Published in National Geographic News A “super Jupiter” and its sibling world have been found circling their parent star with steeply tilted orbits—the first time such a configuration has ever been spotted, astronomers say. All eight planets in our solar system orbit the sun in roughly the same plane, an imaginary disk that extends from […]
Amid efforts to cap the seafloor leak, cleanup workers have been using boat-based skimmers to pick up the oil, booms to gather the slick for burning, and chemical dispersants to break the crude into smaller droplets—all parts of the oil-fighting toolkit for decades. Soon, though, tech of the future could be cleaning up spills like this one.
Frito-Lay studied women’s brains to help develop an ad campaign, and Campbell Soup (CPB, Fortune 500) just unveiled a packaging redesign based on consumers’ “neurological and bodily responses” to different mockups. By hooking customers up to EEG or MRI machines, a company can learn about what’s really going on inside a buyer’s brain — possibly even before the buyer knows it.
The so-called pregnant man has company: One of the most common weed killers in the United States can make male frogs lay eggs, a new study says.
Atrazine, widely used to kill pests on U.S. croplands, is an endocrine disruptor—a substance that interferes with animals’ reproductive systems.
by Rachel KaufmanPublished in National Geographic News2010-02-09 If you want to celebrate the universe’s birthday, you might need to add a few more candles to the cake. That’s because our universe is about 20 million years older than thought, according to the most accurate measurement yet made of the universe’s age. The data are the […]
by Rachel KaufmanPublished in National Geographic News2010-02-03 Fragments of a lost ancient Roman law text have been rediscovered in the scrap paper used to bind other books. The Codex Gregorianus, or Gregorian Code, was compiled by an otherwise unknown man named Gregorius at the end of the third century A.D. It started a centuries-long tradition […]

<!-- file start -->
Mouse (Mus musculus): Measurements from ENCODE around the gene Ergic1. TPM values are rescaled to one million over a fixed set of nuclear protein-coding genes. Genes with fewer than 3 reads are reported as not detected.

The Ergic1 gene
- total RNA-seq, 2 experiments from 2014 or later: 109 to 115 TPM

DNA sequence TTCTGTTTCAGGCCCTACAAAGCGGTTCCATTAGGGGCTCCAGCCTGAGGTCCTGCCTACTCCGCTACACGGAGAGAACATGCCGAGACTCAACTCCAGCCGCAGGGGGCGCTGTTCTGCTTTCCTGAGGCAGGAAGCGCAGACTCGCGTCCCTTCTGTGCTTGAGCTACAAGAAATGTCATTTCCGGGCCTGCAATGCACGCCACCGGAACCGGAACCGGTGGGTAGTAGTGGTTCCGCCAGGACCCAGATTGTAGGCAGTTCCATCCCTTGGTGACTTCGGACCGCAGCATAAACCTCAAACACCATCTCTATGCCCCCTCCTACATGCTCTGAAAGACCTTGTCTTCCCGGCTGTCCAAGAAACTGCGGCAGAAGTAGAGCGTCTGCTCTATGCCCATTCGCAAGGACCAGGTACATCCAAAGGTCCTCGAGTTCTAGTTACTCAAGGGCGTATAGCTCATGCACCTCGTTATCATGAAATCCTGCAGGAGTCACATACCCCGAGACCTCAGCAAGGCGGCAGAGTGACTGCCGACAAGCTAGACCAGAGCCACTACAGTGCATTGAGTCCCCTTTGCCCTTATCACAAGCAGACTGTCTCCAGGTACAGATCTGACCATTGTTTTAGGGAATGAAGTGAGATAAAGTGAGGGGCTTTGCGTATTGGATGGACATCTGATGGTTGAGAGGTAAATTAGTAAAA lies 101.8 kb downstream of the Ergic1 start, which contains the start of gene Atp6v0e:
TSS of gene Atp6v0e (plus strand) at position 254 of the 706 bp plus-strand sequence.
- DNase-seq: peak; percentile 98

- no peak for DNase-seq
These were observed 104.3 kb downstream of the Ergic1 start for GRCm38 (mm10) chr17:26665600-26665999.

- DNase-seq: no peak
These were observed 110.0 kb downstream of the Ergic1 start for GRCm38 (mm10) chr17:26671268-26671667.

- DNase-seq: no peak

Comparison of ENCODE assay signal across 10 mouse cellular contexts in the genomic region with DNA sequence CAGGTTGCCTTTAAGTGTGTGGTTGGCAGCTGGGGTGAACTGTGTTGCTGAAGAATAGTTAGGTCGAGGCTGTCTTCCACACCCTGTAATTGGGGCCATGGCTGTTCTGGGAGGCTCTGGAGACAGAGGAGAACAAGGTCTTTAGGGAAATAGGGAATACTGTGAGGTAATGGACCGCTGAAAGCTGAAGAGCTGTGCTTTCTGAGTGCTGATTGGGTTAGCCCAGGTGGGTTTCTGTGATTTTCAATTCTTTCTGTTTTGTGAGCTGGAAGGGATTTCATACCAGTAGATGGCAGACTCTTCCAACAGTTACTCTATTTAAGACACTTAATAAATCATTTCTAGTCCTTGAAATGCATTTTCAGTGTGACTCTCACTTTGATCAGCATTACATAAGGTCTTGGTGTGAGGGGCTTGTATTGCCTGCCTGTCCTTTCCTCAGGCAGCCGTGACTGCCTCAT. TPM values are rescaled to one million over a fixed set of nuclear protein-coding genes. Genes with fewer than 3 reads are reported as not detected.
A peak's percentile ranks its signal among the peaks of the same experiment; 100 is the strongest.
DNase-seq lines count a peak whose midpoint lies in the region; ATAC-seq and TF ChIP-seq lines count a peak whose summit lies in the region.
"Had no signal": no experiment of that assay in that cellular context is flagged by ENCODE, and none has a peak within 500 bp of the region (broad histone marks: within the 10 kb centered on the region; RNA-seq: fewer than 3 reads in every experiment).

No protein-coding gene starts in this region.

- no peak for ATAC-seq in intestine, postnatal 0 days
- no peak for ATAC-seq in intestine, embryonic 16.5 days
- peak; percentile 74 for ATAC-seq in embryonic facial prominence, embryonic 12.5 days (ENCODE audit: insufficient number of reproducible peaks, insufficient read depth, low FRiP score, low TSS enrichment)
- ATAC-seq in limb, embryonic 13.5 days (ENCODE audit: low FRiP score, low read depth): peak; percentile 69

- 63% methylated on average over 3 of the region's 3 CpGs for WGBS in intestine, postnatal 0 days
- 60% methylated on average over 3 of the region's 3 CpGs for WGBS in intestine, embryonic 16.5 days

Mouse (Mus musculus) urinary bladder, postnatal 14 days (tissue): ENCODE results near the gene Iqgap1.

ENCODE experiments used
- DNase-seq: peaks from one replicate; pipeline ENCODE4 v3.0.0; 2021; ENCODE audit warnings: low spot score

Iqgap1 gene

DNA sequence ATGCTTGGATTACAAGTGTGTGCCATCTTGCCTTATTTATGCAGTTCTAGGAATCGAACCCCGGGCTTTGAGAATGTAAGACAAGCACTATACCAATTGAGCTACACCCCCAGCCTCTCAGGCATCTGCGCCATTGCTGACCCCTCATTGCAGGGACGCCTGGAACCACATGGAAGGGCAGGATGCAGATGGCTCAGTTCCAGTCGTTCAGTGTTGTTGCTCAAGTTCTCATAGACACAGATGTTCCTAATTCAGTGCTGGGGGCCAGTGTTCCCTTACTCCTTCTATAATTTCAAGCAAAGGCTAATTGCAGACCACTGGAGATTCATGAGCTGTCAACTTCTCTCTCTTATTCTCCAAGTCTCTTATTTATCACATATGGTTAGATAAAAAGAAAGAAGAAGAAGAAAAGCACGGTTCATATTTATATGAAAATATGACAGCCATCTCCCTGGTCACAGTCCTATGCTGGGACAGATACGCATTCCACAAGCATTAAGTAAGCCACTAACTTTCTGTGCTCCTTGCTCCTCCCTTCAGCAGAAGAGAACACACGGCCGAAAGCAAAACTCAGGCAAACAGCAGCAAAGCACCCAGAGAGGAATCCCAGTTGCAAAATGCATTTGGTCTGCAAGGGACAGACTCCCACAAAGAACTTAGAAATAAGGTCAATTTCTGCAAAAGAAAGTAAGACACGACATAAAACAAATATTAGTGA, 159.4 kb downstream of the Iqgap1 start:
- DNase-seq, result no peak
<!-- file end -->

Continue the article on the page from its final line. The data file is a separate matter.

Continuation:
The world’s smallest known orchid (pictured)—just over 2 millimeters (0.08 inch) across and nearly see-through—has been discovered nestled in the roots of another flower in Ecuador, scientists announced this week.
by Rachel KaufmanPublished in National Geographic News2009-11-20 If Dr. Horrible really did have a “freeze ray,” he might stop the world by zapping it with ultraviolet light, new research suggests. After feeding a light-sensitive chemical to transparent, microscopic worms called nematodes, scientists at Simon Fraser University in British Columbia were able to paralyze the tiny […]
If it looks like a fish and swims like a fish, it could be a robot–such as the University of Bath’s Gymnobot, inspired by an Amazonian knifefish.
Researchers worldwide are developing robots that look and act like aquatic creatures. That’s because biomimetic gadgets–bots that take inspiration from nature–are often more efficient than their clunkier counterparts.
by Rachel KaufmanPublished in National Geographic News2009-08-17 Contrary to a recent TV cell phone ad, Dunkin’ Donuts isn’t likely to set up shop in space any time soon. But if it did, the donut chain might like to build next to WASP-17b, a newfound planet that’s puffed up to be roughly as dense as a […]